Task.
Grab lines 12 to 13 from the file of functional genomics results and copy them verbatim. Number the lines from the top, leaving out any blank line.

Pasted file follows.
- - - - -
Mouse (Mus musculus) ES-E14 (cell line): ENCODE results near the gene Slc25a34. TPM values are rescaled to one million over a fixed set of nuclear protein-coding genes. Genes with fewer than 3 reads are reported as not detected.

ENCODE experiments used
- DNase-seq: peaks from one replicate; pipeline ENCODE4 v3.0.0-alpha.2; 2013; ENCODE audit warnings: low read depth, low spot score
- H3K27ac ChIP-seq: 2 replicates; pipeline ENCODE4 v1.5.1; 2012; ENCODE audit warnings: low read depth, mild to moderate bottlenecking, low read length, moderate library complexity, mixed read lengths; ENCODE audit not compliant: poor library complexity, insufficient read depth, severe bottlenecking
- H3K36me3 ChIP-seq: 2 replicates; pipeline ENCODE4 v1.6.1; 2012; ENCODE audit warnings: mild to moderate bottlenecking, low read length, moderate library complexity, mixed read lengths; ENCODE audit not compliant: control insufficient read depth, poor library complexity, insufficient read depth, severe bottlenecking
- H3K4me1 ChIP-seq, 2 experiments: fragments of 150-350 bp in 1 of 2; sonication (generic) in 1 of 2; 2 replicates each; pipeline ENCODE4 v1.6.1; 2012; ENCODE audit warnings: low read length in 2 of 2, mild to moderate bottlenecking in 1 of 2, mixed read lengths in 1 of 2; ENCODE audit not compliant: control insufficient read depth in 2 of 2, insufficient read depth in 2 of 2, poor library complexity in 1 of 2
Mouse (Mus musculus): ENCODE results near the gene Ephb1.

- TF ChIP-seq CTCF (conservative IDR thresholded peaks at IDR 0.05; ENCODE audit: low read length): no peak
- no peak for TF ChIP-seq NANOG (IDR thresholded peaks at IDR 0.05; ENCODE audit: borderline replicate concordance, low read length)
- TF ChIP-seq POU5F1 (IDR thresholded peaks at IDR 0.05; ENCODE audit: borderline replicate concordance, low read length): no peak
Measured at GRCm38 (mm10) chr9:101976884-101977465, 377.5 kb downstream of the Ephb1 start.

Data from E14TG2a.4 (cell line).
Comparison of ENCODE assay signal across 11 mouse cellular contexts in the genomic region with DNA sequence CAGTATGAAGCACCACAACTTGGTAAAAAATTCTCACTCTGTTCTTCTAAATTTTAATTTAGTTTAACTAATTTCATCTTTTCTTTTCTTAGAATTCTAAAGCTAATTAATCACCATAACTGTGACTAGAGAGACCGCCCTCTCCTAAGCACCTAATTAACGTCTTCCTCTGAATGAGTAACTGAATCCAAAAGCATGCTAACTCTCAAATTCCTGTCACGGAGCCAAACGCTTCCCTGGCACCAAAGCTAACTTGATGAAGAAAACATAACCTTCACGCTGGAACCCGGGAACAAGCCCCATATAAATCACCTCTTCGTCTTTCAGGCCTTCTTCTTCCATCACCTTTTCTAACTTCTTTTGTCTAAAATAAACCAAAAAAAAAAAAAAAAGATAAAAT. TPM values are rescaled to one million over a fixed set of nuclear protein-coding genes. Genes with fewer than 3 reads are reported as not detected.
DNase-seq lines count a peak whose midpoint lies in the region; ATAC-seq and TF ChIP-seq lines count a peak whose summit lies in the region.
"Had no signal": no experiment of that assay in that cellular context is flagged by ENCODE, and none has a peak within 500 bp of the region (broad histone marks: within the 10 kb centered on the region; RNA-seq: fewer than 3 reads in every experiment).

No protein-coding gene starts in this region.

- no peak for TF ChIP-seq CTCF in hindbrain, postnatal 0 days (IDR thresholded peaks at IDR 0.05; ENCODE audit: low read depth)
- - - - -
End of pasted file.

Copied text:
Data from E14TG2a.4 (cell line).
Comparison of ENCODE assay signal across 11 mouse cellular contexts in the genomic region with DNA sequence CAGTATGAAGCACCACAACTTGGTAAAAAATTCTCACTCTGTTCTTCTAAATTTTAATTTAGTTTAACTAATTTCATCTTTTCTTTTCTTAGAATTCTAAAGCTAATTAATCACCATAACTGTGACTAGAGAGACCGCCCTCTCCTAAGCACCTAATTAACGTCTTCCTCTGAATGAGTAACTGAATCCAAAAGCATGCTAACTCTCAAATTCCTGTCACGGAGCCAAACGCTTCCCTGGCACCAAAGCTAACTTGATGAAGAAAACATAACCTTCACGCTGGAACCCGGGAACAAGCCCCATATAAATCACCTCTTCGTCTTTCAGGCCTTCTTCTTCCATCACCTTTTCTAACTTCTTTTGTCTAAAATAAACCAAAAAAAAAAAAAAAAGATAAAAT. TPM values are rescaled to one million over a fixed set of nuclear protein-coding genes. Genes with fewer than 3 reads are reported as not detected.